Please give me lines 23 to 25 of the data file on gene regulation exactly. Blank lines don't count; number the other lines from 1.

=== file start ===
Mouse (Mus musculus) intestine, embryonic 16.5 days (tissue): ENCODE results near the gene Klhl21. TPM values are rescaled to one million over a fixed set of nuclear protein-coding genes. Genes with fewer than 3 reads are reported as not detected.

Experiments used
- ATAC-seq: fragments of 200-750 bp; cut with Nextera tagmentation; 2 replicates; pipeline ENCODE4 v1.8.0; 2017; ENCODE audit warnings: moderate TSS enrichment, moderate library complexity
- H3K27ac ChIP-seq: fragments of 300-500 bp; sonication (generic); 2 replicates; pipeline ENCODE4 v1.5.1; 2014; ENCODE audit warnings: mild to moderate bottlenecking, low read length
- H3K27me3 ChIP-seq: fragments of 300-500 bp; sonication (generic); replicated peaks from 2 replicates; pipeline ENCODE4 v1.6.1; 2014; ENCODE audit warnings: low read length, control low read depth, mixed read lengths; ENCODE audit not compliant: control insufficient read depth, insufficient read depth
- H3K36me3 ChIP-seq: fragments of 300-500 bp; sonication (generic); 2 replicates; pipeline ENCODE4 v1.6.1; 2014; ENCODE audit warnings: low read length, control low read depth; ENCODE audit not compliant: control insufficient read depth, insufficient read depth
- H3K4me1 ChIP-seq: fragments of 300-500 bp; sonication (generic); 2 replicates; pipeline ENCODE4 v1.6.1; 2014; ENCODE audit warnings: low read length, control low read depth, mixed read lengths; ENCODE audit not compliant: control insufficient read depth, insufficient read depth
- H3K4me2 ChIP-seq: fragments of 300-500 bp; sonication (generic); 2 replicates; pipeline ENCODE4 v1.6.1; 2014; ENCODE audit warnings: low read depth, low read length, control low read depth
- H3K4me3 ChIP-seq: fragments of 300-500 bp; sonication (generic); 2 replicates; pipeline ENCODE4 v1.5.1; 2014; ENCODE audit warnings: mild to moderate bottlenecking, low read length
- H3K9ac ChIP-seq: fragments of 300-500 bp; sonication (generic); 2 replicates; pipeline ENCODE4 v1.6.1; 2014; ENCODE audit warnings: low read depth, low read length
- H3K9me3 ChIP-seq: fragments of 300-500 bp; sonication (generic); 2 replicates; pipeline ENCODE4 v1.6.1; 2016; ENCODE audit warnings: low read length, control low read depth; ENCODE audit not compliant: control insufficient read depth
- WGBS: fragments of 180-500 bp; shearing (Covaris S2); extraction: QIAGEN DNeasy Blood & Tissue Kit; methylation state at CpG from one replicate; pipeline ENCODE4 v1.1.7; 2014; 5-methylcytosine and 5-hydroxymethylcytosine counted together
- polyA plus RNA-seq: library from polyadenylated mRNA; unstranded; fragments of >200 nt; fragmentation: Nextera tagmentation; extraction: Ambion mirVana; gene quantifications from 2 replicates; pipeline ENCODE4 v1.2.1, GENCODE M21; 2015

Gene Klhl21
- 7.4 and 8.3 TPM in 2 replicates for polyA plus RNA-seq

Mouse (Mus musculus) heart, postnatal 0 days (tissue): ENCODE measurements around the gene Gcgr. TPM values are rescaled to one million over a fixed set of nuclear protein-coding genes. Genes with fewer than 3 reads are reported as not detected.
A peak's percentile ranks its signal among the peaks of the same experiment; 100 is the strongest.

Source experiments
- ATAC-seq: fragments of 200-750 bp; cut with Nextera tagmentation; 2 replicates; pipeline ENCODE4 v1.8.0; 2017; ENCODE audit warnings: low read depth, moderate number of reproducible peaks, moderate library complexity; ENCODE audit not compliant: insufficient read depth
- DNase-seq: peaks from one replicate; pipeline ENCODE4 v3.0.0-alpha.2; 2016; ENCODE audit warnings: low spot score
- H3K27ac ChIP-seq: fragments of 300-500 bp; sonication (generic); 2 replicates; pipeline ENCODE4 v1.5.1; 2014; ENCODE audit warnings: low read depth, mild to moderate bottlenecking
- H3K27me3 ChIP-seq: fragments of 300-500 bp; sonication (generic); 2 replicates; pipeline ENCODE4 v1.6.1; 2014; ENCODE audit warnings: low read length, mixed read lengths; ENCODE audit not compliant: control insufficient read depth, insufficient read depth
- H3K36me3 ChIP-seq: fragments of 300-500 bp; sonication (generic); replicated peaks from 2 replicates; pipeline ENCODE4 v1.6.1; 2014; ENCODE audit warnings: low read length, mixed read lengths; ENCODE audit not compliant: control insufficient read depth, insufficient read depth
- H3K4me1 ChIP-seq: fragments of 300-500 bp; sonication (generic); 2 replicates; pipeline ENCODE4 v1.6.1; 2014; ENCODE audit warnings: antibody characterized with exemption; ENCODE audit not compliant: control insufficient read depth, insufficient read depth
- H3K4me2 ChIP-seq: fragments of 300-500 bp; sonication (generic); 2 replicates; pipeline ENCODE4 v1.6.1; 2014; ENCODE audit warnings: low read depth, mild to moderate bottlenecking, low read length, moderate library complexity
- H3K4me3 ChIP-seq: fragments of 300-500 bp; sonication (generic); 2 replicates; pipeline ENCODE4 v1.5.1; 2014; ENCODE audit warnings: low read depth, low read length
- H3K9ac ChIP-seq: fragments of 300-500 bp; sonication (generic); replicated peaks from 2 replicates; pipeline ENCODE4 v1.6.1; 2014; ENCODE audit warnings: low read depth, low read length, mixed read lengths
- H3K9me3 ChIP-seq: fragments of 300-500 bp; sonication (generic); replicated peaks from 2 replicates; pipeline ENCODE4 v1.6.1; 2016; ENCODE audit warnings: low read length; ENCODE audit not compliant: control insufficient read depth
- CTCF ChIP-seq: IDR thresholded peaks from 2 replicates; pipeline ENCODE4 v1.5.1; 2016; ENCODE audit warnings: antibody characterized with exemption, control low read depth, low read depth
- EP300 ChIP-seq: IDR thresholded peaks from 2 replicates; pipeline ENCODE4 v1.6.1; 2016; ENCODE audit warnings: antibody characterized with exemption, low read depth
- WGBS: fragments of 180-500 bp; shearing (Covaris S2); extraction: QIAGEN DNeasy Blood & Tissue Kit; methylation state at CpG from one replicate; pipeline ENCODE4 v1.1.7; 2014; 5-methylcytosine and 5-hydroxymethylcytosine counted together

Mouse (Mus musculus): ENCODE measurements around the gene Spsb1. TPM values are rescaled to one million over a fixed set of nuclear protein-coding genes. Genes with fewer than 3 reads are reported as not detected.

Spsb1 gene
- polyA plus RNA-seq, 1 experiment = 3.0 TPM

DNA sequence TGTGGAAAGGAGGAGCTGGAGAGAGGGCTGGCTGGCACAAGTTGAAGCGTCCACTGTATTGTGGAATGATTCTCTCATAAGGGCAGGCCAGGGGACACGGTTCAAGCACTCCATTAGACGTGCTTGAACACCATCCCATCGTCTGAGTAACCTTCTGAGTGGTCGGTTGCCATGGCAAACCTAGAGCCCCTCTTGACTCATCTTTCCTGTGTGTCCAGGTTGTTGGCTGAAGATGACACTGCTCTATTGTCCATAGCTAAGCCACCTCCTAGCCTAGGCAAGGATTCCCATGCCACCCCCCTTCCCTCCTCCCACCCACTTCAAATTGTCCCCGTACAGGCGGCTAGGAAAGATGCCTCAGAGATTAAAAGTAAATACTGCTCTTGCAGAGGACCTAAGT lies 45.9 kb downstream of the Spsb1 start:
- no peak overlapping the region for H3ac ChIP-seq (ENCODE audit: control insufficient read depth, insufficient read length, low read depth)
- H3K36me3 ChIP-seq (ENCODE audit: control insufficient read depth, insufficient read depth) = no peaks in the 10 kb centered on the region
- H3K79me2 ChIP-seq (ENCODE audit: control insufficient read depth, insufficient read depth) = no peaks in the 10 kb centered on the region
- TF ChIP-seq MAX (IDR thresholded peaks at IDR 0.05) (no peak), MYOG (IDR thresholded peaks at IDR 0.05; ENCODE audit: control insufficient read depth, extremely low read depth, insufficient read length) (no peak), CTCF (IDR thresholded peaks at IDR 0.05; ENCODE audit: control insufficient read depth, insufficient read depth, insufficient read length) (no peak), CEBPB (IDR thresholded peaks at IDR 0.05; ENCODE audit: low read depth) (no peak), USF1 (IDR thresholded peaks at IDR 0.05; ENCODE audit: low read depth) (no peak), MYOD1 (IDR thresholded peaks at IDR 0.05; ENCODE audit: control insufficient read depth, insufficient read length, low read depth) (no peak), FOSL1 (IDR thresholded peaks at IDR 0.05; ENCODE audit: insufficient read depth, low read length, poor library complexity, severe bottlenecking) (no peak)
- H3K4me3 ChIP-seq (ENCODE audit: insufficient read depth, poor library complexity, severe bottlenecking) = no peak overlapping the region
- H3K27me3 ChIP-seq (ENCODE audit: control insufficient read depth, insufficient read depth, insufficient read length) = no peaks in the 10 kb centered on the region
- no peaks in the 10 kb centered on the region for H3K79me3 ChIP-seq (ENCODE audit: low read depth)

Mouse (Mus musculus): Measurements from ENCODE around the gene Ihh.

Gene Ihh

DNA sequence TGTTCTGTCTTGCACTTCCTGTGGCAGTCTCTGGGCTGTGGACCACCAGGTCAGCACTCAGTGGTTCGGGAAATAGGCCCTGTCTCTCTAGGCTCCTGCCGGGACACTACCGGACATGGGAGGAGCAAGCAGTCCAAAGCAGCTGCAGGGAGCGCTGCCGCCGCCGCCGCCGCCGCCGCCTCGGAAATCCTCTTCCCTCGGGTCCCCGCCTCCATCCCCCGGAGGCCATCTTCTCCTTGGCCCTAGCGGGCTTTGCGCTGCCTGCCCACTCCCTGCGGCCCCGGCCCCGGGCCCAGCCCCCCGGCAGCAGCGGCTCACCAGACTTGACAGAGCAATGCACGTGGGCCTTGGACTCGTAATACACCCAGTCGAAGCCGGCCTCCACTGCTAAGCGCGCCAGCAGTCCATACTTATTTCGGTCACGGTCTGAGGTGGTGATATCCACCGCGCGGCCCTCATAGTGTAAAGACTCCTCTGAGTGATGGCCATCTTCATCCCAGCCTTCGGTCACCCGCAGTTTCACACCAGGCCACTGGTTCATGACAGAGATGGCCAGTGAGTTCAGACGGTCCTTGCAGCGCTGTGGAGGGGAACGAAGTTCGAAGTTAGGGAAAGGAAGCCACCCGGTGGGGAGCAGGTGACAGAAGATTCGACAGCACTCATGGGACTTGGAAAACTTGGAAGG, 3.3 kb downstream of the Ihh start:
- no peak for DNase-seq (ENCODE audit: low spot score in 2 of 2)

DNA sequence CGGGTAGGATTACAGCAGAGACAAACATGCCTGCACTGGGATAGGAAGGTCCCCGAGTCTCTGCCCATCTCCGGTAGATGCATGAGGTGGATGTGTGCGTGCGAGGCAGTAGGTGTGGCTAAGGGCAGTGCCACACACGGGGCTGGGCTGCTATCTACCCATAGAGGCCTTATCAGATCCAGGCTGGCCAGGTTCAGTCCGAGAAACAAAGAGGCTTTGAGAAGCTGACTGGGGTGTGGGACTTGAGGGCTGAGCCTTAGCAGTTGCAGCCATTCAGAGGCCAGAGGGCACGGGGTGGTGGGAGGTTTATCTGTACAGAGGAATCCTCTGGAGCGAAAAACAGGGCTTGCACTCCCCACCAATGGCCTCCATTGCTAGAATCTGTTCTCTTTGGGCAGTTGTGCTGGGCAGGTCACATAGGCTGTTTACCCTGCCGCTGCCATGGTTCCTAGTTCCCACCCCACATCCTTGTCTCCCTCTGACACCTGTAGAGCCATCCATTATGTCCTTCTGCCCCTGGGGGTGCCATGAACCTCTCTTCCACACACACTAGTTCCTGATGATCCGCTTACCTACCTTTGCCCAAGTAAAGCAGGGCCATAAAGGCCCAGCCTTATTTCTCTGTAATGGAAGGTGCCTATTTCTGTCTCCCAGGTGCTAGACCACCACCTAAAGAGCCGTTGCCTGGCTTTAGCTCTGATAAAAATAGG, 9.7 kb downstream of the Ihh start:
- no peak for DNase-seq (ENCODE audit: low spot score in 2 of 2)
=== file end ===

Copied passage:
- H3K36me3 ChIP-seq: fragments of 300-500 bp; sonication (generic); replicated peaks from 2 replicates; pipeline ENCODE4 v1.6.1; 2014; ENCODE audit warnings: low read length, mixed read lengths; ENCODE audit not compliant: control insufficient read depth, insufficient read depth
- H3K4me1 ChIP-seq: fragments of 300-500 bp; sonication (generic); 2 replicates; pipeline ENCODE4 v1.6.1; 2014; ENCODE audit warnings: antibody characterized with exemption; ENCODE audit not compliant: control insufficient read depth, insufficient read depth
- H3K4me2 ChIP-seq: fragments of 300-500 bp; sonication (generic); 2 replicates; pipeline ENCODE4 v1.6.1; 2014; ENCODE audit warnings: low read depth, mild to moderate bottlenecking, low read length, moderate library complexity